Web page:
If you are looking for a challenging exercise, try modifying this program to close sockets when clients are finished with them. (This is a challenging exercise because the child process somehow has to tell the main server that the socket can be closed. You can do it, but it's not easy!)

Now that you've seen how the chat server works, Listing R3.2 shows the chat client program. Users run this program to establish a connection with the chat server and to chat with other users.


Listing R3.2. The chat client program.

1:   #!/usr/local/bin/perl

2:   

3:   # obtain the server port from the command line;

4:   # use 2000 as the default

5:   if ($#ARGV == -1) {

6:           $servport = 2000;

7:   } else {

8:           $servport = $ARGV[0];

9:   }

10:  

11:  # obtain the server machine name from the command line;

12:  # use "silver" as the default

13:  if ($#ARGV < 1) {

14:          $servname = "silver";

15:  } else {

16:          $servname = $ARGV[1];

17:  }

18:  # establish socket connection with server to obtain

19:  # ports for this client

20:  if (getservbyport($servport, "tcp")) {

21:          die ("can't access port $servport\n");

22:  }

23:  ($d1, $d2, $prototype) = getprotobyname ("tcp");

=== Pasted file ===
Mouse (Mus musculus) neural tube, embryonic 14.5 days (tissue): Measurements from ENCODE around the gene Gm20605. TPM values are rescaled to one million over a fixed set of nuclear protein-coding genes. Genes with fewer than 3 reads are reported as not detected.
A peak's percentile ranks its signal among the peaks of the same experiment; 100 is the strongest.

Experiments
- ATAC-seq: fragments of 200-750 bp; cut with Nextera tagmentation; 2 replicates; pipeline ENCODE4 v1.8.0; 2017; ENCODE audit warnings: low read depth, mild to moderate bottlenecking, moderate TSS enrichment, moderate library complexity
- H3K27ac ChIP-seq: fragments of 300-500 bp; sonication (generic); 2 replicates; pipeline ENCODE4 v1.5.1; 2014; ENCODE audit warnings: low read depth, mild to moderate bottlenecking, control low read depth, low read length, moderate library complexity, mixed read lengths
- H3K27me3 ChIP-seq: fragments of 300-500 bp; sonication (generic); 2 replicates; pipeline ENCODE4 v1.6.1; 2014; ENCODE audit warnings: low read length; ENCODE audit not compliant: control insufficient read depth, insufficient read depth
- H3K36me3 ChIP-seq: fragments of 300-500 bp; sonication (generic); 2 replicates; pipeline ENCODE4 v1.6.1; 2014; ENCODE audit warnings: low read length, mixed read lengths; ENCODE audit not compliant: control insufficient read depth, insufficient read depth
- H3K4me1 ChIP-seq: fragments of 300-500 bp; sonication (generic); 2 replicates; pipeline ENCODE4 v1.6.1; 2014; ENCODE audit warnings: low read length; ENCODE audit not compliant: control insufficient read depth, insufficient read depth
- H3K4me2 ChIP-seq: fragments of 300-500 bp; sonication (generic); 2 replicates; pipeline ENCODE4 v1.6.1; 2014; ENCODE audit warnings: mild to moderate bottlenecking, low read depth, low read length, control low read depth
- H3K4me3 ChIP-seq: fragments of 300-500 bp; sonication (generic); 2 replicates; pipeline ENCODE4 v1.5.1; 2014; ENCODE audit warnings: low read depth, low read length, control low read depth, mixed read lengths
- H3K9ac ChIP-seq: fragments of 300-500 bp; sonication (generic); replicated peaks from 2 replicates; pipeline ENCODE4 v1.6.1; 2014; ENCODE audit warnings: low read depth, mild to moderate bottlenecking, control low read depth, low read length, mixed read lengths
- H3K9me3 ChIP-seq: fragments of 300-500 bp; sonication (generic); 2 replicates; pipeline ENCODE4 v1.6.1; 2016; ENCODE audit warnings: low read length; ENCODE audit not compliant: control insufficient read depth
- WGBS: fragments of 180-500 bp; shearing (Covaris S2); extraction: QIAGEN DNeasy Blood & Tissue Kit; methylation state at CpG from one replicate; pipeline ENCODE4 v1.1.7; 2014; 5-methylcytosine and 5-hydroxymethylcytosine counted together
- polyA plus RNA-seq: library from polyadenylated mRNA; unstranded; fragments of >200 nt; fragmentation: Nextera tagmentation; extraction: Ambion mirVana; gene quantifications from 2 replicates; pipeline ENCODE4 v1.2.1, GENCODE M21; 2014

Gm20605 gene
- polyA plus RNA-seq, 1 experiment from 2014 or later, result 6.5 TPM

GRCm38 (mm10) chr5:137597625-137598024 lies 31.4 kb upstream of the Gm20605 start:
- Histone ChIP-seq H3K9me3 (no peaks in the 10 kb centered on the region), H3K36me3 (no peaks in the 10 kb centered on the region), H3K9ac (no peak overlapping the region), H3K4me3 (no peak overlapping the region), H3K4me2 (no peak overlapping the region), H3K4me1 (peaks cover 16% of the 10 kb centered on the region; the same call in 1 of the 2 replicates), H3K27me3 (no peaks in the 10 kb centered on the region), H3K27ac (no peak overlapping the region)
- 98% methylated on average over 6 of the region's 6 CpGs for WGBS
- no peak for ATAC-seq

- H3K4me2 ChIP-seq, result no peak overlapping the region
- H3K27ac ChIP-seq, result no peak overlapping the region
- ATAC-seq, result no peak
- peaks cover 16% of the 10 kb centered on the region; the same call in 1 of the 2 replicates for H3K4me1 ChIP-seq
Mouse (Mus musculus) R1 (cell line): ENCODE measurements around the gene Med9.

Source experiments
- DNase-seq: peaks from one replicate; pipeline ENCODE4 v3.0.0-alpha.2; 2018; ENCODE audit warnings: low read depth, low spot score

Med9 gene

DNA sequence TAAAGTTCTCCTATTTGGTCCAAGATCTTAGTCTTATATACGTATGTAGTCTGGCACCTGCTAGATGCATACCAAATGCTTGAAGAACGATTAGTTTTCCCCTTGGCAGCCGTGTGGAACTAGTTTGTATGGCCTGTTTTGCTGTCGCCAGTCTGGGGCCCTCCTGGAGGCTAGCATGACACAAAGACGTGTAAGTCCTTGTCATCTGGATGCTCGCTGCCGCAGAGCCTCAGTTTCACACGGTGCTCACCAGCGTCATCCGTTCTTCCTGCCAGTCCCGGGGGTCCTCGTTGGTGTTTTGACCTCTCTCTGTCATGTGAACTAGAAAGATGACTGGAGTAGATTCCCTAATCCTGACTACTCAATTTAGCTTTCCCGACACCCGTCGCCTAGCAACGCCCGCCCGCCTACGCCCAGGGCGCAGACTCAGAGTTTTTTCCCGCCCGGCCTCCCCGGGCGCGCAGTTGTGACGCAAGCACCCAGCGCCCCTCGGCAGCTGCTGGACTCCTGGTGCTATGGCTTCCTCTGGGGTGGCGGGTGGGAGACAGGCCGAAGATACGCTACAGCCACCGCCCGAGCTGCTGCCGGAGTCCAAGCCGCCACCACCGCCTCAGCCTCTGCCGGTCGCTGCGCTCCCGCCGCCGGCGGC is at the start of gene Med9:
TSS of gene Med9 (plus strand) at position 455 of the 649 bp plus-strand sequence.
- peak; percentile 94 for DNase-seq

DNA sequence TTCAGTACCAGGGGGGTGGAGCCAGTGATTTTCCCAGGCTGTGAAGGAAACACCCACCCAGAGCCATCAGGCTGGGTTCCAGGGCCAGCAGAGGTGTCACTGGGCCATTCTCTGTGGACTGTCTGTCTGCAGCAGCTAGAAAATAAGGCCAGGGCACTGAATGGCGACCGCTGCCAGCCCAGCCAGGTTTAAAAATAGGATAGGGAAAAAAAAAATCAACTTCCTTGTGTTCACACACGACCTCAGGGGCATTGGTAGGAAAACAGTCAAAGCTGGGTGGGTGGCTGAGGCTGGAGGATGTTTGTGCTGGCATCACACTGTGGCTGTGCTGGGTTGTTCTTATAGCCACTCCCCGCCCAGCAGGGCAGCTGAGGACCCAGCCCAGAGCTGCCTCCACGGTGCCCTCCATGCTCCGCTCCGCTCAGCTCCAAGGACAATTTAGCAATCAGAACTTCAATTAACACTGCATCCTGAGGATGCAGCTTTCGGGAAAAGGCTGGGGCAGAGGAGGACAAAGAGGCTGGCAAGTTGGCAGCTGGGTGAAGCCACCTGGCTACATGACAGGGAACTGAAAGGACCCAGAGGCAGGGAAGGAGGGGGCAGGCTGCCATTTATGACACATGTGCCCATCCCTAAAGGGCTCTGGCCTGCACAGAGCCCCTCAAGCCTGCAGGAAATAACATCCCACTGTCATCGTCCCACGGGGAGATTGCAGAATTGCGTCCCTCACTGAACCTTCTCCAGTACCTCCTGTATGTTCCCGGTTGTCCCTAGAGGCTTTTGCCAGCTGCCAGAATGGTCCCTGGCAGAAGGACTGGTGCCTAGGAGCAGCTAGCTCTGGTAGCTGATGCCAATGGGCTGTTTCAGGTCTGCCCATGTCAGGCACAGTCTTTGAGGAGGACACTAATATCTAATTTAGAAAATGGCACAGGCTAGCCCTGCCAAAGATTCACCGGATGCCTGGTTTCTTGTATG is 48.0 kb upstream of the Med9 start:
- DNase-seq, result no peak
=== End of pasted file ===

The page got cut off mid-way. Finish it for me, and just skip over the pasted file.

24:  $hostname = 'hostname';

25:  chop ($hostname);

26:  ($d1, $d2, $d3, $d4, $clientraddr) = gethostbyname ($hostname);

27:  ($d1, $d2, $d3, $d4, $serverraddr) = gethostbyname ($servname);

28:  $clientaddr = pack ("Sna4x8", 2, 0, $clientraddr);

29:  $serveraddr = pack ("Sna4x8", 2, $servport, $serverraddr);

30:  socket (SOCKET, 2, 1, $prototype) ||

31:          die ("No server socket\n");

32:  bind (SOCKET, $clientaddr) ||

33:          die ("Can't bind server socket\n");

34:  connect (SOCKET, $serveraddr) ||

35:          die ("Can't connect to server\n");

36:  $sendport = <SOCKET>;

37:  $recvport = <SOCKET>;

38:  $serverid = <SOCKET>;

39:  close (SOCKET);

40:  chop ($sendport);

41:  chop ($recvport);

42:  

43:  # use returned ports to create sockets for this client:

44:  # first socket is send, the second is receive

45:  $conncaddr = pack ("Sna4x8", 2, 0, $clientraddr);

46:  $connsaddr = pack ("Sna4x8", 2, $sendport, $serverraddr);

47:  socket (SSOCKET, 2, 1, $prototype) ||

48:          &nuke ("No send socket");

49:  bind (SSOCKET, $conncaddr) ||

50:          &nuke ("Can't bind send socket");

51:  connect (SSOCKET, $connsaddr) ||

52:          &nuke ("Can't connect to send socket");

53:  $connraddr = pack ("Sna4x8", 2, $recvport, $serverraddr);

54:  socket (RSOCKET, 2, 1, $prototype) ||

55:          &nuke ("No receive socket");

56:  bind (RSOCKET, $conncaddr) ||

57:          &nuke ("Can't bind receive socket");

58:  connect (RSOCKET, $connraddr) ||

59:          &nuke ("Can't connect to receive socket");

60:  select (SSOCKET);

61:  $| = 1;

62:  select (STDOUT);

63:  $| = 1;

64:  

65:  # now, we're ready to go:  prompt for user name

66:  select (STDOUT);

67:  print ("Welcome to chat!  Who are you? ");

68:  $username = <STDIN>;

69:  chop ($username);

70:  print ("Type 'quit' to exit chat.\n");

71:  $child = fork();

72:  if ($child == 0) {